Rocks to Riches: From Rough Rocks to Polished Perfection

Unearthing high-grade turquoise from the ground is not an easy task. After the precise locating of the turquoise veins and the dangerous blasting to get to the precious stone, the process is far from over. Below is a comprehensive list of exactly how the Otteson clan from INSP’s original series, Turquoise Fever creates their final cabochons.

Step 1: Collecting the Rough Stone







Once the turquoise is excavated, it’s collected and brought back to the shop. That’s where the process begins to turn the rough turquoise into the shiny, polished stones that we all know and love.

Step 2: Grinding the Rough Turquoise







A diamond saw blade is used to saw waste rock from the rough stone, shaping the turquoise into a flat quarter inch slab.

Step 3: Prepping the Epoxy Backing

An epoxy mixture is poured onto wax paper until it is as thick as a dime. The Ottesons keep the backing as thin as possible to ensure the value of the stone stays intact.

Step 4: Adding Prepped Stone Slabs to Backing

The prepped turquoise slabs are then set against the backing before it hardens. It takes at least 24 hours for the backing to harden and the stones are ready for the next step.

Step 5: Trimming Out the Stones

The sheet of epoxy with the stone slabs glued onto it is peeled off from the wax paper, and taken back to the diamond saw blade to separate the stones from one another.

Step 6: Trimming Off Extra Backing

Once the stones are separated, The Ottesons use a thinner blade to trim off any excess backing.

Step 7: Pre-Forming the Stone







Stones are pre-formed with the use of a thicker, more rigid saw blade. Pre-forming saves time by giving the stone its basic rough shape with a flat back.

Step 8: Cleaning the Backing

To clean the backing, the stones are placed upside down and washed by hand. Afterward, they are laid out in the sun to dry.

Step 9: Applying the Dopping Sticks

For easier handling during the rest of the process, dopping sticks are attached to hold the turquoise cabochons while they take shape. The Ottesons apply hot glue to the epoxy backing, dipping the dopping stick into the glue before it hardens. Once it sets, it is ready for the cutting process.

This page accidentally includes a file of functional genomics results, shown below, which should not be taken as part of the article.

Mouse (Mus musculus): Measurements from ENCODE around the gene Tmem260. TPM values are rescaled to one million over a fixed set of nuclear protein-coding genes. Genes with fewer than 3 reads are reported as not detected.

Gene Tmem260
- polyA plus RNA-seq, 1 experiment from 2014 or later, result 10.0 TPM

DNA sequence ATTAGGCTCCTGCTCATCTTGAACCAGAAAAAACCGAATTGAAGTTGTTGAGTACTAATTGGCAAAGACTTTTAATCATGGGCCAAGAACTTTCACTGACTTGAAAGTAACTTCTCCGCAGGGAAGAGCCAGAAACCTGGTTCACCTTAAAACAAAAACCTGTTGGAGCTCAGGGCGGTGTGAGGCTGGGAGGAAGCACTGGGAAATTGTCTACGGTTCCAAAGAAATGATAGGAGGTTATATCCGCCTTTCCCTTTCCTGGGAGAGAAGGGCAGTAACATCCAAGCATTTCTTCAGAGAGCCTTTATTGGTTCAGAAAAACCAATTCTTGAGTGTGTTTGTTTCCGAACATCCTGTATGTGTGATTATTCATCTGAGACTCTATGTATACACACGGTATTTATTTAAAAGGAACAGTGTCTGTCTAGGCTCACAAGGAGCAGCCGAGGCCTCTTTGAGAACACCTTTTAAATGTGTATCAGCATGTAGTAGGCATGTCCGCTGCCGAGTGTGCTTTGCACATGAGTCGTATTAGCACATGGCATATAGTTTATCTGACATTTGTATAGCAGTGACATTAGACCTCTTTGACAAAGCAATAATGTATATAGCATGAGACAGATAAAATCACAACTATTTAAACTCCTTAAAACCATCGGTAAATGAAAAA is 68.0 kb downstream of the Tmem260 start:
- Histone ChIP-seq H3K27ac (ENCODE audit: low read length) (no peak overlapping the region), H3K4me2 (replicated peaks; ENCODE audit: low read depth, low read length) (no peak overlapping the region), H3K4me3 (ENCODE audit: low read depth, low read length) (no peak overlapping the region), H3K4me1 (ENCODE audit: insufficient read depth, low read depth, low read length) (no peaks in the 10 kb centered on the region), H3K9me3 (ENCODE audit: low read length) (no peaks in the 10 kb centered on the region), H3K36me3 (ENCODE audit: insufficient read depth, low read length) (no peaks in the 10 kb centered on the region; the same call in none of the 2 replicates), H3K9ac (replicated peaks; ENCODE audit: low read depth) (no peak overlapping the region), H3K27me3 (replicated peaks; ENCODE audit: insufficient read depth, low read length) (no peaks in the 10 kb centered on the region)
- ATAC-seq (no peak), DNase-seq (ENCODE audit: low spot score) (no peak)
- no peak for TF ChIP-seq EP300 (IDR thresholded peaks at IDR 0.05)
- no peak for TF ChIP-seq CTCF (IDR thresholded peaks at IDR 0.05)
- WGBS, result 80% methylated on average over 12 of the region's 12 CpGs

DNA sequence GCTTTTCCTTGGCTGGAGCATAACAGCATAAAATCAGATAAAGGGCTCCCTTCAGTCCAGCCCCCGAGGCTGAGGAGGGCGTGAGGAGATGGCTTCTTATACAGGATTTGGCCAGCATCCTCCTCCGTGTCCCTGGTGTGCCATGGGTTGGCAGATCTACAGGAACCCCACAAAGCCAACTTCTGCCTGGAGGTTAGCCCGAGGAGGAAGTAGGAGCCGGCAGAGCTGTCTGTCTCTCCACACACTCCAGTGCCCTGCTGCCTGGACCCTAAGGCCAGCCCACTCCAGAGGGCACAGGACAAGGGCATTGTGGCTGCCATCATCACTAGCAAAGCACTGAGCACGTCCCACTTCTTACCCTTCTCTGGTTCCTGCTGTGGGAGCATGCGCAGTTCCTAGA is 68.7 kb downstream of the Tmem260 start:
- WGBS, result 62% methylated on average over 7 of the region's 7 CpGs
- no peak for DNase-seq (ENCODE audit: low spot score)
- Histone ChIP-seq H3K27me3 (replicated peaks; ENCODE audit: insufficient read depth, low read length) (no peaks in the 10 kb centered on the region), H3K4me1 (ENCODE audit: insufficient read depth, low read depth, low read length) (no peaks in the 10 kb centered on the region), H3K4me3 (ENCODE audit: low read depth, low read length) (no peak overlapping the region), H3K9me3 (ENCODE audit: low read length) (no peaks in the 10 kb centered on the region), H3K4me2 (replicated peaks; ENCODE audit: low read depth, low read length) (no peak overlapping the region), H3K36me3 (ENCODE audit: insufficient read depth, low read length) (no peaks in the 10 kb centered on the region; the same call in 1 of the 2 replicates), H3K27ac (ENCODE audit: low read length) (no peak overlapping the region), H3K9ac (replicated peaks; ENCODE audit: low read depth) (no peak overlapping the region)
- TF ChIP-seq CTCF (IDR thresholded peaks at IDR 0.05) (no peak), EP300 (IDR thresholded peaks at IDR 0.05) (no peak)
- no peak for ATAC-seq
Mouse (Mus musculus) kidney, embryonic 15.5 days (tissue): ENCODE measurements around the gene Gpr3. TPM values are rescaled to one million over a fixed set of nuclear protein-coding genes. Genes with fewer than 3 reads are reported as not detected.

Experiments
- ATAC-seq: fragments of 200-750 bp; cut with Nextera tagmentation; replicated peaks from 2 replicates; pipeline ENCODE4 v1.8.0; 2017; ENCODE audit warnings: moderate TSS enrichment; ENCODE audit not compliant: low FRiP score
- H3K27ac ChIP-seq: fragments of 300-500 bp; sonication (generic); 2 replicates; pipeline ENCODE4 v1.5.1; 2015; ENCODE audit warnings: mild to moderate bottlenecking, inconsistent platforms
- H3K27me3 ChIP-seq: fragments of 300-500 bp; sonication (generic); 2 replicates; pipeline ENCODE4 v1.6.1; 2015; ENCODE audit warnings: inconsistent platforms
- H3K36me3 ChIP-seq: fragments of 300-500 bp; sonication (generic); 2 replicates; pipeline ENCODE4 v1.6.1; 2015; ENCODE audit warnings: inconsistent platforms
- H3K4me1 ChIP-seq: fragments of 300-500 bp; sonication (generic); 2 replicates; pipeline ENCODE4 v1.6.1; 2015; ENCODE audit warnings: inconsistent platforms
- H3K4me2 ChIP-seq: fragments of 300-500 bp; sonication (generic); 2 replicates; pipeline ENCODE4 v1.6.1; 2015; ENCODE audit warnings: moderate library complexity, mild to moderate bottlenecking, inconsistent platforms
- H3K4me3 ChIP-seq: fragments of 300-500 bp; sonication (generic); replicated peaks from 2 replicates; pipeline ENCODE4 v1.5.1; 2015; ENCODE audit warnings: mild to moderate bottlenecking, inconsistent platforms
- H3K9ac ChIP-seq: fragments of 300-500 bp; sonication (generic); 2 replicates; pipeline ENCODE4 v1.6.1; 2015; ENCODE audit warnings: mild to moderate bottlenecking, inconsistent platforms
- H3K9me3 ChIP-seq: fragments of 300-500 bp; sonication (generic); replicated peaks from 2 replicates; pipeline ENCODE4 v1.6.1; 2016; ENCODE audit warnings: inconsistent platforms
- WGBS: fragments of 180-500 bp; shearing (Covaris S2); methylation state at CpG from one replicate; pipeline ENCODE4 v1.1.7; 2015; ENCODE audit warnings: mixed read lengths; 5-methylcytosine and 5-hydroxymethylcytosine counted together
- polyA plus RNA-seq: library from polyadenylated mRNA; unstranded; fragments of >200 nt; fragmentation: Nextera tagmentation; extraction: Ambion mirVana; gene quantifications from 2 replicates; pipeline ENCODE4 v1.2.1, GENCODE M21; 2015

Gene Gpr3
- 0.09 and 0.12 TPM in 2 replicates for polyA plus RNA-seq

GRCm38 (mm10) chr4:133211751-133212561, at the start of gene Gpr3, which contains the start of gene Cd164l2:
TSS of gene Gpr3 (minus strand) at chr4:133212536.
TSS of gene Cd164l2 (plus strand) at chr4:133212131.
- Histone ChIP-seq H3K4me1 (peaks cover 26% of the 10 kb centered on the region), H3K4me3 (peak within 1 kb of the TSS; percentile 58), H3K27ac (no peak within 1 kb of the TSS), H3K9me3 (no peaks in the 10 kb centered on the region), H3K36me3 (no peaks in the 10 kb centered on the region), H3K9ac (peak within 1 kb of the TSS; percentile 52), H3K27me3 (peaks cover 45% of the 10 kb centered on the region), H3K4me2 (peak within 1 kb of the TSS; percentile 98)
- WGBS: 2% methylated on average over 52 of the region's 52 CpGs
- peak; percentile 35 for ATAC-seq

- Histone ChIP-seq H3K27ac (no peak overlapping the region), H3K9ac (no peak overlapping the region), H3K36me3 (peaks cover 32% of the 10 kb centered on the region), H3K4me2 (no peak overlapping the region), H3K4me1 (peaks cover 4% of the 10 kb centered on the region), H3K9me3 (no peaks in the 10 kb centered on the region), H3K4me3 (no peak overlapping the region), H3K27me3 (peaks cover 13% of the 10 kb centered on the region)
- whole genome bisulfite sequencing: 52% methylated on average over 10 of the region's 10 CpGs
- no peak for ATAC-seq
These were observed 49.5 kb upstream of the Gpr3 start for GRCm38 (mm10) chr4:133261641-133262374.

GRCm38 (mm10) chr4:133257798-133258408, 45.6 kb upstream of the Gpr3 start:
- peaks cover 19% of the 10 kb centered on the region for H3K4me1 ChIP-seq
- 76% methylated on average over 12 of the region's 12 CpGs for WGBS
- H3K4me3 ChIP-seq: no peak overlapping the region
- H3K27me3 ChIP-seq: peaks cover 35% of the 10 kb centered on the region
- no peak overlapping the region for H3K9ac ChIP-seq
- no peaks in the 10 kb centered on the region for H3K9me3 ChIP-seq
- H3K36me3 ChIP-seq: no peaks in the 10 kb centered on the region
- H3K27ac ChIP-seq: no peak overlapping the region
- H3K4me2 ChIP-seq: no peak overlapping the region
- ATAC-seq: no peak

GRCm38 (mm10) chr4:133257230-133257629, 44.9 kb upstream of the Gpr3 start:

Step 10: Bezeling and Doming the Stone

At the first step of the cutting process, the Ottesons use a 100 grit cutting wheel to create a bezel and dome-shaped top. The cutting wheel doesn’t cut the stone but instead grinds it. Water is used to prevent the stone from cracking.

Step 11: Removing Scratches from the Stone

Now that the stone is in its desired shape, a 200 grit wheel is used to begin grinding out any scratches.

Step 12: Sanding the Stone

The Ottesons move onto a 400 grit cutting wheel. At this point, the cabochons are being sanded, rather than ground.

Step 13: Using a Finer Cutting Wheel

An 800 grit wheel is used to remove any scratches. The higher the grit of the cutting wheel, the smoother the stone gets.

Step 14: Stone Beginning to Look Polished







The Ottesons then use a 1,200 grit cutting wheel. Now, the stone is beginning to look polished.

Step 15: The Final Cutting Wheel

A 3,000 grit cutting wheel, the last wheel used in the cutting process, smooths out any imperfections that are left.

Step 16: Hand Scrubbing the Stones

The stones are washed, scrubbed, and then left out in the sun to dry. Leaving them in the sun removes any water from the surface to reveal any hidden scratches.

Step 17: Inspecting the Stones

Each stone goes through an inspection to check for flaws. The ones with flaws go back to the cutting wheel for another round. The stones that pass inspection move on to the next step.

Step 18: The Polishing Wheel

The stones are polished with a damp leather pad that attaches to the cutting wheel. Aluminum oxide powder is then mixed with water to create a paste. The stones are dipped in the paste and pressed against the high-speed leather wheel up to eight times.

Step 19: Cleaning Off the Paste

The turquoise cabochons get another wash to remove the aluminum oxide paste.

Step 20: The Buffing Wheel

The stones head to the buffing wheel. The buffing wheel has a spinning motor with a cloth wheel. A waxy bar called zam, a binding agent containing up to 30,000 grit polishing powder is spun against the buffing wheel. Then the stones are run through the wheel up to four times for its final high polish look.

Step 21: Last Washing

The stones get one last wash and are scrubbed with a toothbrush to remove any debris.

Step 22: Removing the Dopping Sticks

To soften the glue that holds the dopping sticks in place, the Ottesons submerge the cabochons into a can of hot water. They then use a knife to pop the sticks off the stones and remove any excess glue.

Step 23: Ready for Inspection







The stones are ready for their last inspection. The ones that pass are then set into jewelry or sold to the Otteson’s clients.


From Rocks to Reclamation: Protecting the Land and the Environment

In their task of mining turquoise, the Otteson family is extremely sensitive to conservation issue and passionate about protecting the environment. Throughout the history of the family they have shown respect for the land. Central to every project is “reclamation,” going to the spot that has been dug, and restoring the land to its natural setting. This very extensive process involves replacing brush, trees, and anything else needing to be replaced. Their goal: When they are finished, no one would be able to tell they were there.

The Ottesons also work hand-in-hand with the national and state environmental protection agencies for every project. In fact, the hope is that a future episode of Turquoise Fever will include their conservation efforts.


Check Out these Turquoise Fever Quizzes:

Strike Out or Strike it Rich Operation Otteson